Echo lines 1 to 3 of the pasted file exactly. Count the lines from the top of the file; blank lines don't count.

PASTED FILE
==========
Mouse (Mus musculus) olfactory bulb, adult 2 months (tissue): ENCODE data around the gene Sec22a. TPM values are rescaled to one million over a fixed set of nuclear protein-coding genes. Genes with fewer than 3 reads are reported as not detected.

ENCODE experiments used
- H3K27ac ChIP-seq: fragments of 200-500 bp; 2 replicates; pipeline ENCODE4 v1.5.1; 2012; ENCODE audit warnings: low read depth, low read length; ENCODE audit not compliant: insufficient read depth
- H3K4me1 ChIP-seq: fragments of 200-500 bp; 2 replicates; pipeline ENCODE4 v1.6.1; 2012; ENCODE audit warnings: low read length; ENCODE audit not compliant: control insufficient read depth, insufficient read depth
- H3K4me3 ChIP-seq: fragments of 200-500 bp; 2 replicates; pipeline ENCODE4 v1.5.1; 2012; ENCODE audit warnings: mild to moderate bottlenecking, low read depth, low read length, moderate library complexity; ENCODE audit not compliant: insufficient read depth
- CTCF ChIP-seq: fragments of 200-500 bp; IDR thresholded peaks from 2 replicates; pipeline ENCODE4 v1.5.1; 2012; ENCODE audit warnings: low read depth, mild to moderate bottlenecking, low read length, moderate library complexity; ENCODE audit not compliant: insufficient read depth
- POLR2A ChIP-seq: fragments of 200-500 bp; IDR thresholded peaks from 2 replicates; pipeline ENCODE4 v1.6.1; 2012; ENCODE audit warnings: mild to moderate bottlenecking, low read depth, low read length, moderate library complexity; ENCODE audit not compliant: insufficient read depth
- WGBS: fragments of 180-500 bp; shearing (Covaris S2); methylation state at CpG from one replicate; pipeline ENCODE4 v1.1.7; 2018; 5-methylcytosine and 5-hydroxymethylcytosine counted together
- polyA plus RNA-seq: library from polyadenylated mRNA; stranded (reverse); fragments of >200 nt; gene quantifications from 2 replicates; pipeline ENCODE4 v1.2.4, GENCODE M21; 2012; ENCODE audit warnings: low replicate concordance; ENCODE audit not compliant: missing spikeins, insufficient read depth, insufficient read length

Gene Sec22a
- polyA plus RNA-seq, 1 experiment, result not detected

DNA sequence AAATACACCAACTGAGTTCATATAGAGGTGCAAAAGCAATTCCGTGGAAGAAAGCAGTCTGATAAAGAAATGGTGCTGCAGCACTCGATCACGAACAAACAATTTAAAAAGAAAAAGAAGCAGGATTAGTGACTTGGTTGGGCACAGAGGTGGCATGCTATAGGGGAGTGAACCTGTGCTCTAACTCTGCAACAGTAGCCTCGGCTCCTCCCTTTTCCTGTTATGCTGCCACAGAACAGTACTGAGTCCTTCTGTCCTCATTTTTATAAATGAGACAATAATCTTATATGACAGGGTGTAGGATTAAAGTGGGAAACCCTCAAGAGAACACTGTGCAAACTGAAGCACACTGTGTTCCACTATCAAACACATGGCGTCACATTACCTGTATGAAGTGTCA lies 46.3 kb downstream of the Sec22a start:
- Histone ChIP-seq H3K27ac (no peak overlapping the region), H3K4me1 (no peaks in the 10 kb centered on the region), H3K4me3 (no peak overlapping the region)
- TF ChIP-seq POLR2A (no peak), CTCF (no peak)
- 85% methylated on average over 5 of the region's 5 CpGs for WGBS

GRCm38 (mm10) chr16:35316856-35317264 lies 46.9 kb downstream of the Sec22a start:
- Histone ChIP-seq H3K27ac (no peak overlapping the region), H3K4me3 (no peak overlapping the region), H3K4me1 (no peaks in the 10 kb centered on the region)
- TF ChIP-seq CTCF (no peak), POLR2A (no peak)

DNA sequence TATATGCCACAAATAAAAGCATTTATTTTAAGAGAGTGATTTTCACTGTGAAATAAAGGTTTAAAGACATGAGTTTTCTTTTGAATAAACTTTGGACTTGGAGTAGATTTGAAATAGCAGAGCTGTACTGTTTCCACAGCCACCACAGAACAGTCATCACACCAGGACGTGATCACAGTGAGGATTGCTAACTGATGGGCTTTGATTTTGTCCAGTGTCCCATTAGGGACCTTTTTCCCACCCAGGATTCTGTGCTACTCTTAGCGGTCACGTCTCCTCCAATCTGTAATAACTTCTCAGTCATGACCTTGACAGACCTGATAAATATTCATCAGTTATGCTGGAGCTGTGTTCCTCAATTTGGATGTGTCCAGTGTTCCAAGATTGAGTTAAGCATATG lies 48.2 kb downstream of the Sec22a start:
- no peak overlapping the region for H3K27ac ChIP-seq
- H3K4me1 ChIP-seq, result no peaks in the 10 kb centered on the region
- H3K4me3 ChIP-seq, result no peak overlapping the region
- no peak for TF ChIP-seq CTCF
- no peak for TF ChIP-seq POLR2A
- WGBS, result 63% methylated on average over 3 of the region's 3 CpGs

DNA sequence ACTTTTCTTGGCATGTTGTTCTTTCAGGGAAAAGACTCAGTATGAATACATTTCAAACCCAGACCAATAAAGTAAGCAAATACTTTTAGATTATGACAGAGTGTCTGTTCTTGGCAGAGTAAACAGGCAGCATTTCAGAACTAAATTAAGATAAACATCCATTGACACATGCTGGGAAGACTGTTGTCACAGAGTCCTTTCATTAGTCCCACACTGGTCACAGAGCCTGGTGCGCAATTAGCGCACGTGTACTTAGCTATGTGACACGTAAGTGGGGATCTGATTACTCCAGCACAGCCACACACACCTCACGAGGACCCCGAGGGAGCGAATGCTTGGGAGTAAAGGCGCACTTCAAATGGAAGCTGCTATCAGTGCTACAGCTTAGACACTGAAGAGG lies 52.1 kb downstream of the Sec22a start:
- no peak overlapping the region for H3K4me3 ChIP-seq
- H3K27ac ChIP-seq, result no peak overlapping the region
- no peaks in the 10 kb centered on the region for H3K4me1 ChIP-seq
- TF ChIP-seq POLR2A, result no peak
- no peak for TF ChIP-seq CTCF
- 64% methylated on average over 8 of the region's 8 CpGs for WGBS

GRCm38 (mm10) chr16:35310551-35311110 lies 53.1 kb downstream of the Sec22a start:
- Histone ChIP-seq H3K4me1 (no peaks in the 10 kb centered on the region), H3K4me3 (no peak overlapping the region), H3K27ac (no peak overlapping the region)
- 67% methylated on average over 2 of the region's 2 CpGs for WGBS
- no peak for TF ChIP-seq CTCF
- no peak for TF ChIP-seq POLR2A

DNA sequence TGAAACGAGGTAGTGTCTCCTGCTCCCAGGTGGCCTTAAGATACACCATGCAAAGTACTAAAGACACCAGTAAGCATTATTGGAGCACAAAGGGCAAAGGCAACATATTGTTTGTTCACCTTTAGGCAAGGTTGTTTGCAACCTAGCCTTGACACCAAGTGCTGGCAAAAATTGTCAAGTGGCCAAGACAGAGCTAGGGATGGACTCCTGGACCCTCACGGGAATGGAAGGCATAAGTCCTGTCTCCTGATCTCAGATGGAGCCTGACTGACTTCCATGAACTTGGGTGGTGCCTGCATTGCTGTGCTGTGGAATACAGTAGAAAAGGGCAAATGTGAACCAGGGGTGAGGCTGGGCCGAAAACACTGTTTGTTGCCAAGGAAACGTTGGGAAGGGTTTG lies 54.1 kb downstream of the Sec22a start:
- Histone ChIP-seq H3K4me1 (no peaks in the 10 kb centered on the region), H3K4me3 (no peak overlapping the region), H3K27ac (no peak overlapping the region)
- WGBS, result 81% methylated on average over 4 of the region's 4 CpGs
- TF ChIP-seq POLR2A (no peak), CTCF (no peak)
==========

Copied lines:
Mouse (Mus musculus) olfactory bulb, adult 2 months (tissue): ENCODE data around the gene Sec22a. TPM values are rescaled to one million over a fixed set of nuclear protein-coding genes. Genes with fewer than 3 reads are reported as not detected.

ENCODE experiments used
- H3K27ac ChIP-seq: fragments of 200-500 bp; 2 replicates; pipeline ENCODE4 v1.5.1; 2012; ENCODE audit warnings: low read depth, low read length; ENCODE audit not compliant: insufficient read depth